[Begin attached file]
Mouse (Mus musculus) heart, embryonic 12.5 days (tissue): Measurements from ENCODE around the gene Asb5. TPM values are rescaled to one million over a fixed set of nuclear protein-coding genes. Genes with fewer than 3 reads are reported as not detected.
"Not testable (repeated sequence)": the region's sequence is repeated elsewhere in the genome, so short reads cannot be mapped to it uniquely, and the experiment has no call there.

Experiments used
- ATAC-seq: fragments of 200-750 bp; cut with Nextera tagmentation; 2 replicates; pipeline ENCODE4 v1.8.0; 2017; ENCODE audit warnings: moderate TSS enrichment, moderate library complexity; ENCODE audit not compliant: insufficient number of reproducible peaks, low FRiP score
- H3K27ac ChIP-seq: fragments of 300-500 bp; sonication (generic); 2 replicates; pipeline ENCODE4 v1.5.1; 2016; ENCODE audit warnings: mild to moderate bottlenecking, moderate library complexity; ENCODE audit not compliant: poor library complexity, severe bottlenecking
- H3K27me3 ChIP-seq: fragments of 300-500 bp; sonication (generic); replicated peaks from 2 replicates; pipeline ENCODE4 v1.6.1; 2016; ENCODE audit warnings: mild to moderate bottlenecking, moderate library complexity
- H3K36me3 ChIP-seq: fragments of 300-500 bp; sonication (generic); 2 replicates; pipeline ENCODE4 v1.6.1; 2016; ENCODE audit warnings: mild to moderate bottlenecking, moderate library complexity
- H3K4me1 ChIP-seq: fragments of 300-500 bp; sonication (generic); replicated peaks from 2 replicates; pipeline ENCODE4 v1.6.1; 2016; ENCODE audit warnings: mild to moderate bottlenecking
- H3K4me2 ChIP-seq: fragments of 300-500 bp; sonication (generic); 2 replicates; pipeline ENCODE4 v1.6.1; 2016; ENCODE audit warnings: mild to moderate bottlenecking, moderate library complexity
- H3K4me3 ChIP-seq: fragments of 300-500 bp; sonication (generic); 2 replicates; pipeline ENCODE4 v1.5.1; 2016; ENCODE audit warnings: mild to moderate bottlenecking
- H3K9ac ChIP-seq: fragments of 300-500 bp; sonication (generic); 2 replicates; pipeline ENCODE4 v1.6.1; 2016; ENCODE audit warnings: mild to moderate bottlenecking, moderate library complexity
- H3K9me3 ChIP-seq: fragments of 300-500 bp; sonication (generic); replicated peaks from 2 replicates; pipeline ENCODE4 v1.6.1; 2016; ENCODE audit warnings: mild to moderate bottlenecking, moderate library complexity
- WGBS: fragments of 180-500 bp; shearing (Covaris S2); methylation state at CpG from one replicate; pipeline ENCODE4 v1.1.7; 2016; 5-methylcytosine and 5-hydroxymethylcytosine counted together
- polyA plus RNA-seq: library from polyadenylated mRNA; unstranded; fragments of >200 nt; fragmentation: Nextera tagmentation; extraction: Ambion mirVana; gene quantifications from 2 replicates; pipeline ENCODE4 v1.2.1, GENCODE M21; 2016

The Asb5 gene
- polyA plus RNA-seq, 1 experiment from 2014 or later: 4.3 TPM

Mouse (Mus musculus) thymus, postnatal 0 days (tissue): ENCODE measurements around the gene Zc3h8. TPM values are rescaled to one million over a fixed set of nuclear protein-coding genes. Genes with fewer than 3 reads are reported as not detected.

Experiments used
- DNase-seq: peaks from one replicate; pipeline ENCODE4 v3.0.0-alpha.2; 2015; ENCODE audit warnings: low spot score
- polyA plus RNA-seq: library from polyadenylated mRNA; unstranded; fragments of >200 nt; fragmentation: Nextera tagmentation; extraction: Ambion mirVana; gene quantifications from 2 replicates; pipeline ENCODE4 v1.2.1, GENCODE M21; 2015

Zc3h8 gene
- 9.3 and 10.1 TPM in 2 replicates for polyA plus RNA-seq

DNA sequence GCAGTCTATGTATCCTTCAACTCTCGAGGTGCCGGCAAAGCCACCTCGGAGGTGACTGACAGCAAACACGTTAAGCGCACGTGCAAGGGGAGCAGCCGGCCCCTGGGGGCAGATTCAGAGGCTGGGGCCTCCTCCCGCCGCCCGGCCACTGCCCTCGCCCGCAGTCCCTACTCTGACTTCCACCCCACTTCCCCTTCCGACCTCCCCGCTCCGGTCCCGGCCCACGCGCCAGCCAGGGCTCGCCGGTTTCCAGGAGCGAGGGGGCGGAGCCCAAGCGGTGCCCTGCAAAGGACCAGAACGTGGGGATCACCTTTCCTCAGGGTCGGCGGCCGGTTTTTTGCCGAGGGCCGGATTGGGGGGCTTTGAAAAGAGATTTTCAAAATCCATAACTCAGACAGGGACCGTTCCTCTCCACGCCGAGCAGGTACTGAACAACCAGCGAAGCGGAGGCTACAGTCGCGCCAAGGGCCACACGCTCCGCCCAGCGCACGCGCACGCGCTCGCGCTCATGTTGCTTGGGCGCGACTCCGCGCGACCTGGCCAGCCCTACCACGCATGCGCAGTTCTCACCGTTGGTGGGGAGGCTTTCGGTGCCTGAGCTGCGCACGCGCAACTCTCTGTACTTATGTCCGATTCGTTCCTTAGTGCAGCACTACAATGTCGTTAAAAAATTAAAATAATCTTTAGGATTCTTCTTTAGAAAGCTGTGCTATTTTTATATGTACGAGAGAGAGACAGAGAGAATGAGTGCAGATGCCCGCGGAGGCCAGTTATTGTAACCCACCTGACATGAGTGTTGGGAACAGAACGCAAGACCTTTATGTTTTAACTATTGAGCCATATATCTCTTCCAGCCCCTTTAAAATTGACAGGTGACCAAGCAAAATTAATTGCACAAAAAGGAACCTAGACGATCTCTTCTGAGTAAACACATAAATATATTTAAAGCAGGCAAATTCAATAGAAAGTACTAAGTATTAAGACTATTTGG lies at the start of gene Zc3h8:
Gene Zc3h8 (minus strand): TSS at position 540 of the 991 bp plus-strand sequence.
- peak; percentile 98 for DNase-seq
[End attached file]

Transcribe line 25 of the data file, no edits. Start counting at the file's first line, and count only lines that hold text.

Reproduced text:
- peak; percentile 98 for DNase-seq